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STUDY LOOKS AT VAGINAL "REJUVENATION" LASERS
Woman with hands over vagina

November 5, 2021 - Vaginal "rejuvenation" therapy has become big business, as evidenced by Internet searches that bring up long lists of local practitioners who advertise these services. A popular treatment is the use of lasers that are supposed to "reverse vaginal atrophy and relieve symptoms like vaginal pain, dryness, and urinary incontinence," leading to "improved sexual functioning and cosmetic appearance."

The lasers are emitted from a wand that is inserted into the vagina, and they claim to work by "penetrating the vaginal walls and stimulating collagen and elastin production deep within the vaginal tissues. Collagen and elastin remodeling begins immediately and continues for weeks, helping your vagina rebuild its elasticity while improving your body’s production of natural lubricants and balancing your pH levels." The treatments last about 5 minutes, and it is recommended that a woman undergo three sessions over the course of 18 weeks. Rejuvenating a vagina isn't cheap, and the average cost of a treatment course is about $2700.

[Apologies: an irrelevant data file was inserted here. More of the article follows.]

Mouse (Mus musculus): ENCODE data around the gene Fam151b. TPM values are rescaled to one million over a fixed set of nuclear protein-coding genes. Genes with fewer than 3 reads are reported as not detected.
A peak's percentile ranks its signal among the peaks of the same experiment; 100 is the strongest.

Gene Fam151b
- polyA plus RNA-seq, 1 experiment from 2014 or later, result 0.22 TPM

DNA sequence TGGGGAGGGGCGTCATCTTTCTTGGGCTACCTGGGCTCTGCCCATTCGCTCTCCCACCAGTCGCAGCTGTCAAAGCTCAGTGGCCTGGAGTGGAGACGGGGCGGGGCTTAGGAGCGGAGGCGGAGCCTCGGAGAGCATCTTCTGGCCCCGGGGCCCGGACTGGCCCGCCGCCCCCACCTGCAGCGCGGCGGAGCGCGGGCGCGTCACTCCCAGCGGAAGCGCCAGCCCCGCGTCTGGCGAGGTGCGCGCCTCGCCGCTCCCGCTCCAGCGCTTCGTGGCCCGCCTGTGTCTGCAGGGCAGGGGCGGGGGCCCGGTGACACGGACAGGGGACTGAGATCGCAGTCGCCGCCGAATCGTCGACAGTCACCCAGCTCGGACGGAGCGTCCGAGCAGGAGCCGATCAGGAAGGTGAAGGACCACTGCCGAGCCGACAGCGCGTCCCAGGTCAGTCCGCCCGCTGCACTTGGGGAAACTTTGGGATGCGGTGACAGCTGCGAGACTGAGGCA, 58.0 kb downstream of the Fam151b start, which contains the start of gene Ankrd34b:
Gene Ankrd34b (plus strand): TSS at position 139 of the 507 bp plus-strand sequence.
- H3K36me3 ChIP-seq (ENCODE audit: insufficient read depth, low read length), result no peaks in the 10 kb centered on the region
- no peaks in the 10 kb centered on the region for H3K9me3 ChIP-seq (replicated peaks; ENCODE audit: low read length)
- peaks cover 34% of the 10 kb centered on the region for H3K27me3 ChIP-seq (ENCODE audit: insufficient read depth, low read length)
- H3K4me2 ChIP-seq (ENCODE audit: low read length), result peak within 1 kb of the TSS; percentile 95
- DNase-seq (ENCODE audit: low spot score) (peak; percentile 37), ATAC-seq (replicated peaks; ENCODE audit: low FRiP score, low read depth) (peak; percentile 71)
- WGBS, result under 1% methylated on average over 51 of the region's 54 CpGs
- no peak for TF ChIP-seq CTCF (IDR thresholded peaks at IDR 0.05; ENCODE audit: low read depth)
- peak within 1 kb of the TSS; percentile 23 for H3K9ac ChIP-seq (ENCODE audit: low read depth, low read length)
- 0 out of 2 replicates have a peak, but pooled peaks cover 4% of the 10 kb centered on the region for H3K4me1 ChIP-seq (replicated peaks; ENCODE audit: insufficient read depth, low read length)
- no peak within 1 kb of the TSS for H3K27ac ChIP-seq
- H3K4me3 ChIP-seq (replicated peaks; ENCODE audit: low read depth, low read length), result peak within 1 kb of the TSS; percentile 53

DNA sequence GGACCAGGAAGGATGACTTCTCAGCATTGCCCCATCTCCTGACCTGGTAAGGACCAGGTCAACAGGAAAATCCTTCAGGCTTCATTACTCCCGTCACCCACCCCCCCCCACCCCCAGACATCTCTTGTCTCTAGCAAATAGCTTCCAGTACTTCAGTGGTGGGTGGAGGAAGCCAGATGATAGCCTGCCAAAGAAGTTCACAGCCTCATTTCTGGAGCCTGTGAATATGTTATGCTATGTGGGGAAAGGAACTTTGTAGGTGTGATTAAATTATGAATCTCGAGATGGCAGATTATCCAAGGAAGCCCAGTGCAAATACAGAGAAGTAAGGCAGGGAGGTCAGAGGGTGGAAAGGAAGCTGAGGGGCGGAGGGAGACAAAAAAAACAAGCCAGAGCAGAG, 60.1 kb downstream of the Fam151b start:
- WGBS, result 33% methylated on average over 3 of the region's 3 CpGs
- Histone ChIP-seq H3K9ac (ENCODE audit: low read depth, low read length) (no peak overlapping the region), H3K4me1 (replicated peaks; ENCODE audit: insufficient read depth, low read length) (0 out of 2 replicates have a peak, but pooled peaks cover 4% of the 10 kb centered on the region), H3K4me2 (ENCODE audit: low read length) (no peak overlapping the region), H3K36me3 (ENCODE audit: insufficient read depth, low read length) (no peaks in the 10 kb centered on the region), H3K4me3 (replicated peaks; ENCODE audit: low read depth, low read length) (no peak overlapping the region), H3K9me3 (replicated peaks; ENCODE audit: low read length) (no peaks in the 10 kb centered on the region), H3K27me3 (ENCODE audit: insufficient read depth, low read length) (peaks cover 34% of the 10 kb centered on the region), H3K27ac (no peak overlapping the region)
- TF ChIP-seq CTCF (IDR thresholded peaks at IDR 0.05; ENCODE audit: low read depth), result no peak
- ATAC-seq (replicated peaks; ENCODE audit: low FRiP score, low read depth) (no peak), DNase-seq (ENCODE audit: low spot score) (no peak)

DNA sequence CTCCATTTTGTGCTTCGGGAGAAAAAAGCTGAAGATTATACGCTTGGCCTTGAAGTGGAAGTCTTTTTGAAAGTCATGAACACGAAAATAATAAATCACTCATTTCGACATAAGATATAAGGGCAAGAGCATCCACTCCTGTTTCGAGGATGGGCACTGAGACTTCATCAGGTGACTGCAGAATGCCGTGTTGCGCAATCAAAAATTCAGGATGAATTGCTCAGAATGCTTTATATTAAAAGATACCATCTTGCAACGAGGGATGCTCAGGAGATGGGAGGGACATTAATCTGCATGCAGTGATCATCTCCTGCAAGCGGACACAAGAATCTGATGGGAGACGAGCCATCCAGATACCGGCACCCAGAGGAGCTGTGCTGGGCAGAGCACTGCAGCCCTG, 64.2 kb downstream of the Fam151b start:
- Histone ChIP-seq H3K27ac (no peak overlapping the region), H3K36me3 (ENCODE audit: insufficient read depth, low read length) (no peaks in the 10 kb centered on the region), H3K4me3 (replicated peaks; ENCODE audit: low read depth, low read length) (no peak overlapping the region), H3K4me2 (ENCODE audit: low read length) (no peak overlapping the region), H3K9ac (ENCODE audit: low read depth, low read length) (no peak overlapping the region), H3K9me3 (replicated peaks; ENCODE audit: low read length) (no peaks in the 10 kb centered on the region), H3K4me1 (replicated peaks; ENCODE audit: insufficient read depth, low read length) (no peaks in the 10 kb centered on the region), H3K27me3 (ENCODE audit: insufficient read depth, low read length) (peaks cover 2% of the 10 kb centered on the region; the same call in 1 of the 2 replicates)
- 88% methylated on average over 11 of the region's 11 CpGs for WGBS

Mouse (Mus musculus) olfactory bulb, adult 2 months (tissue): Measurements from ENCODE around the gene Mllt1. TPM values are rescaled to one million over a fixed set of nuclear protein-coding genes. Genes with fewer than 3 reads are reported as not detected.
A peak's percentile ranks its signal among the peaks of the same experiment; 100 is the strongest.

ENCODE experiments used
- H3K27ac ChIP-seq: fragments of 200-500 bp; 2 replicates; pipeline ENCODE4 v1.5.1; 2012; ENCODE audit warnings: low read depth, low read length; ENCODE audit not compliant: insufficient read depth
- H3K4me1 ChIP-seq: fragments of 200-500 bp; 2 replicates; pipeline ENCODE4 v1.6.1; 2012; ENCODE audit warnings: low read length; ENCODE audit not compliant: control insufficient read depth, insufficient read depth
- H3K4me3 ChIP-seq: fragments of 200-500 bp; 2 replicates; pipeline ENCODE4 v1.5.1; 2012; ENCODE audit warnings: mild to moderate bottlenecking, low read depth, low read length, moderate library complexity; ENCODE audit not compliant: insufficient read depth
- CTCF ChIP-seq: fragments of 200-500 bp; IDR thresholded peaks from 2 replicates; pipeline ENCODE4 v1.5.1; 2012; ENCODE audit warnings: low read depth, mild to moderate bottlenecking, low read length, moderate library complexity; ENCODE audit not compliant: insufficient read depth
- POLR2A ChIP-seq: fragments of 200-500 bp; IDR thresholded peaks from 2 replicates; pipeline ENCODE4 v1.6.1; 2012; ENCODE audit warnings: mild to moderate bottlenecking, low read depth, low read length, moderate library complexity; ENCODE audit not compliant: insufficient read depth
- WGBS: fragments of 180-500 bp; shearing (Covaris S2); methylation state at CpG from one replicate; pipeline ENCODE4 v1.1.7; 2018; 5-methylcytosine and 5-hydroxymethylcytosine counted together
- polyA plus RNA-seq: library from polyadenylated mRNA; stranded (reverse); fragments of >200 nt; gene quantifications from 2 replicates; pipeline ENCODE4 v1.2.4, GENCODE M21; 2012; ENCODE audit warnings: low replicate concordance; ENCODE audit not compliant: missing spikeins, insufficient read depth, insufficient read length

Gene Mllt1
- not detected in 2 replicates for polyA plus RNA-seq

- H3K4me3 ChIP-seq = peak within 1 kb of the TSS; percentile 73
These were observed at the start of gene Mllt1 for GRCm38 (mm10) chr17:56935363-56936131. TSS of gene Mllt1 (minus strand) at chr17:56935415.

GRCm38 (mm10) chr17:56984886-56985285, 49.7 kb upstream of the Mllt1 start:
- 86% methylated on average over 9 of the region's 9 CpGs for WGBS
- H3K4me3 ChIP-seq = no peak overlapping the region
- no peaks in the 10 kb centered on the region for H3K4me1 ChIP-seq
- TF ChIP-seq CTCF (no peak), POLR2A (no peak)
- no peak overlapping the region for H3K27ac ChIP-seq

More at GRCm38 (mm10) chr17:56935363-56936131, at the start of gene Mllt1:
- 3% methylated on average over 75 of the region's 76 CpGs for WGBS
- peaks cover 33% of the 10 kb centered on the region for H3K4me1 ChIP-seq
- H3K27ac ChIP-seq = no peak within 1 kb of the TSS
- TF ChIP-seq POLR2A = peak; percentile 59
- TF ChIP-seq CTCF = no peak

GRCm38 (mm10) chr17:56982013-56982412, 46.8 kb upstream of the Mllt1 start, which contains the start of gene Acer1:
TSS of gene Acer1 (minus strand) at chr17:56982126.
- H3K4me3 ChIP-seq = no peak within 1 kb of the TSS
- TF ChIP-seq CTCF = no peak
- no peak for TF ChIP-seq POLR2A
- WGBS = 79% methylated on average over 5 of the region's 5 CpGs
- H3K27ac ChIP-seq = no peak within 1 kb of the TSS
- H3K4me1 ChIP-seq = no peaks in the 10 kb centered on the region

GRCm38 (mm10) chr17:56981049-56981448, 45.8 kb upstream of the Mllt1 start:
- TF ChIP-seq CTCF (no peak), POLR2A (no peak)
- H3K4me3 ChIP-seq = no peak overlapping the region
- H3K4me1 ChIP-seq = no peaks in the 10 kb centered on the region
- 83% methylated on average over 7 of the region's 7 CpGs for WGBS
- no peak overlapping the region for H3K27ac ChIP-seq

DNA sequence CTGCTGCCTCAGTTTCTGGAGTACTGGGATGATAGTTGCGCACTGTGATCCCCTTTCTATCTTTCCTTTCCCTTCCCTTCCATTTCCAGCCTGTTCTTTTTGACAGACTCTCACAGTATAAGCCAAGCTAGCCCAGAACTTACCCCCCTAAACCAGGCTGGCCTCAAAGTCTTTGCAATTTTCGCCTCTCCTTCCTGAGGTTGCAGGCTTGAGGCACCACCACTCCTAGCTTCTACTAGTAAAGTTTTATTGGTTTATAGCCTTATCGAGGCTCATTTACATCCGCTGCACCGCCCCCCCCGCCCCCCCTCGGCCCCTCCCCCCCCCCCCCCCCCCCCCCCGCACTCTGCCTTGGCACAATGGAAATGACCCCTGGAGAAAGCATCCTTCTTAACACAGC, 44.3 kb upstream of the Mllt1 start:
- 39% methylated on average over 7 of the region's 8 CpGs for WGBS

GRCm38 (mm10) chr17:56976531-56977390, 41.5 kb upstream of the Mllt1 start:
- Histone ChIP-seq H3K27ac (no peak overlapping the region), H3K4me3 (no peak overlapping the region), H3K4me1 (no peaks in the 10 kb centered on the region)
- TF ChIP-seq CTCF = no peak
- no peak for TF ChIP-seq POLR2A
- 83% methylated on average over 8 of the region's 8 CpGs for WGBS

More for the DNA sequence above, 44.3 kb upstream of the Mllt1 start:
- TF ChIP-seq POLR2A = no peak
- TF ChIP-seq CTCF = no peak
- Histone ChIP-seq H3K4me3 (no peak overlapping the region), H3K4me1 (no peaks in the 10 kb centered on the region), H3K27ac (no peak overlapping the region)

To ensure that women are getting their money's worth, researchers in Australia performed a randomized trial that compared real laser treatments to sham treatments in 85 postmenopausal women with vaginal symptoms. The primary outcome was change in symptom severity (measured with several different questionnaires) at 12 months. Vaginal tissue samples were also taken before and after treatment from about half the women. The samples were examined under a microscope to look for a shift in histology from postmenopausal to premenopausal. At the end of the study, no significant difference was found between real laser treatments and sham treatments for any of the measures. Tissue samples also showed no difference, with 9% of laser-treated women demonstrating a shift to premenopausal histology compared to 12.5% of sham-treated women. [PubMed abstract]

Women with menopausal vaginal symptoms should stick to vaginal estrogen preparations (e.g. creams, rings, inserts) and skip the not-so-magic wand.

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